For most people, retiring at age 65 will have little or no problem if they have $2.5 million in savings. This prudently invested amount of capital should suffice income for a lifestyle comfortable enough to satisfy a large majority of retirees.
And some variables that might change. These include an extended period of high inflation, a prolonged market downturn and unexpected healthcare costs. And it may also involve a longer-than-projected lifespan. However, surveys of retirees’ financial satisfaction suggest that even much lower sums are likely to pay for a comfortable retirement.
For answers to your retirement questions, speak to a financial advisor.
Retirement income of $2.5 million
A $2.5 million nest egg for retirement can likely yield $100,000 in annual income for as long as you’re likely to live. This uses the 4% payout rate which many consultants consider safe.
Once the first withdrawal of 4% of the total has started, the annual withdrawal will be adjusted for inflation. For example when inflation running at the 2% rate that is the goal of federal policy, the retiree will withdraw $100,000 in the first year of retirement, $102,000 in the second year, $104,040 in the third year, and so on.
According to this model and conventional wisdom, a 4% withdrawal rate will allow a portfolio to last at least 30 years. This would allow a 65-year-old retiree to maintain constant purchasing power into age 95 and beyond.
For most retirees, this will probably be enough to maintain a satisfactory standard of living. Only about 3% of 2,000 retirees surveyed Employee Benefit Research Institute In 2022, they were spending $7,000 or more per month, which equates to $84,000 in annual spending.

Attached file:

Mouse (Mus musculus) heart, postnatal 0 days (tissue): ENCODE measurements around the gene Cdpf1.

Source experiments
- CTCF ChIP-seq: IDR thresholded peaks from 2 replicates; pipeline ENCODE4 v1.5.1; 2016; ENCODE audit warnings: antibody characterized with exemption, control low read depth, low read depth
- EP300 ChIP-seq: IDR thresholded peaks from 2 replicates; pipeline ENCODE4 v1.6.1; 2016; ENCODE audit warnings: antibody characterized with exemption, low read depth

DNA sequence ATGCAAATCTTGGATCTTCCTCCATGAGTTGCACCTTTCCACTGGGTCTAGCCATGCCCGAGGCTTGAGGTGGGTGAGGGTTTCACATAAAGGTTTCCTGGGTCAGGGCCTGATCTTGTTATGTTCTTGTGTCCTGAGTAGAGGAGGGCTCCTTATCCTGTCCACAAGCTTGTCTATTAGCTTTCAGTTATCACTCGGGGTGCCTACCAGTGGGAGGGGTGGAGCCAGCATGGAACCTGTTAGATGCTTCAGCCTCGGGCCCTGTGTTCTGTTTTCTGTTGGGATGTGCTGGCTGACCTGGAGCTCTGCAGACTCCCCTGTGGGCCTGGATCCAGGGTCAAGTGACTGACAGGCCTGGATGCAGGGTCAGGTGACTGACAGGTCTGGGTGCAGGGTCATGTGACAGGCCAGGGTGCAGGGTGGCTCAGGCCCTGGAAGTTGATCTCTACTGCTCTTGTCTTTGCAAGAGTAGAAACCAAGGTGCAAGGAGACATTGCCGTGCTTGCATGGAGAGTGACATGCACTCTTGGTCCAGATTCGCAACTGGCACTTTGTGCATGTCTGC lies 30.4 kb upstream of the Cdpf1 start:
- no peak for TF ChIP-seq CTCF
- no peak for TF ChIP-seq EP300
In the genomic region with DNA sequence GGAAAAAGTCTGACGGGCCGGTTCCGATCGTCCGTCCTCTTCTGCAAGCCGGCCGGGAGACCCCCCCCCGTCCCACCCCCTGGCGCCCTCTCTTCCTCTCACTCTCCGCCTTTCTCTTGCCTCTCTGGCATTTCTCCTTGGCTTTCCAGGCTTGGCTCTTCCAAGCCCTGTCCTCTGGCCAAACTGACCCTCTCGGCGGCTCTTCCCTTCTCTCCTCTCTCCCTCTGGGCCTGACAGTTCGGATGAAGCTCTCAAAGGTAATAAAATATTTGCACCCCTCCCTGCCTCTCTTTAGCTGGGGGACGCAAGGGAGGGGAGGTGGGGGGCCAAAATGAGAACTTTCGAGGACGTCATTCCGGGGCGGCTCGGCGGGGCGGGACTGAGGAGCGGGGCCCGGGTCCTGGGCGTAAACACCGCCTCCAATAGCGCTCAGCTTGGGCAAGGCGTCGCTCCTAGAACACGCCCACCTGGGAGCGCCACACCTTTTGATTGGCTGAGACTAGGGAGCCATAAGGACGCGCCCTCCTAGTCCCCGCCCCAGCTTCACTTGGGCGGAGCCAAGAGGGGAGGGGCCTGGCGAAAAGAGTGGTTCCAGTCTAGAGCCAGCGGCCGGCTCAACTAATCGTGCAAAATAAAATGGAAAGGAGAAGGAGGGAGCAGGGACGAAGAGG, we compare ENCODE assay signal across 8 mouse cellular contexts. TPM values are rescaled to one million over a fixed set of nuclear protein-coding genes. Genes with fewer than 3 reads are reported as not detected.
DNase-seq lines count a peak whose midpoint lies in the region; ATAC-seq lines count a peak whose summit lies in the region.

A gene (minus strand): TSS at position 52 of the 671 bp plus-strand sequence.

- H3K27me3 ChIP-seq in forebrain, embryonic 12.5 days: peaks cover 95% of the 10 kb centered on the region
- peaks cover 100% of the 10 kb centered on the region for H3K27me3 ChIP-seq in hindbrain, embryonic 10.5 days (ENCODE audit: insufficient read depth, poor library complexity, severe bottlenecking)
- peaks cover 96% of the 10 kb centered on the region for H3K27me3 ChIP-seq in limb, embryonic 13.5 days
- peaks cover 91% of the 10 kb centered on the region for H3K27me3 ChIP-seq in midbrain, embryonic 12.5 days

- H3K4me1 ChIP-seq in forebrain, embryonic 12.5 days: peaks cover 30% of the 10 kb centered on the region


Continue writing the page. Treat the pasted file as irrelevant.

This model does not include a number of other factors. For example, almost all retirees are eligible for Social Security. For 2023 the maximum monthly social security benefit for those claiming benefits at full retirement age is $3,627. That’s more than half the spending of the top 3% of retirees surveyed by EBRI. And like the safe withdrawal rate, Social Security benefits are indexed to inflation.
Although it seems like $2.5 million is easily enough to retire at 65, many factors could change the outlook. These include medical costs, inflation, market volatility and life expectancy. Here are ways these variables might affect the possibility of retiring at 65 with $2.5 million.
Possible impact of healthcare costs
Although it’s 65 to be eligible for Medicare, that doesn’t mean retirees don’t have co-payments healthcare costs. Actually the Fidelity Retiree Health Care Cost Estimate suggests that the average 65-year-old couple might need $315,000 to cover post-retirement health care costs, assuming typical life expectancies. Most of this is due to co-payments, co-insurance and deductibles, according to Fidelity.
These additional costs could significantly reduce your income for other living expenses. For example, if you are a 65-year-old married couple, Fidelity estimates that you would spend an average of $15,750 per year or $1,312.50 per month on healthcare. You may need to reduce other expenses or increase withdrawals from your retirement account to cover them.
Possible impact of inflation
inflation can have a profound impact on the financial well-being of retirees. As inflation rises, it reduces the purchasing power of money withdrawn from your retirement account. You can increase withdrawals to maintain purchasing power, but doing so risks depleting the retirement fund sooner.
The problem is compounded by the fact that markets often fall during periods of high inflation. If ratings go down, you may need to sell more of yours portfolio to increase withdrawals so you can maintain your spending power and lifestyle. This can reduce your future ability to generate income.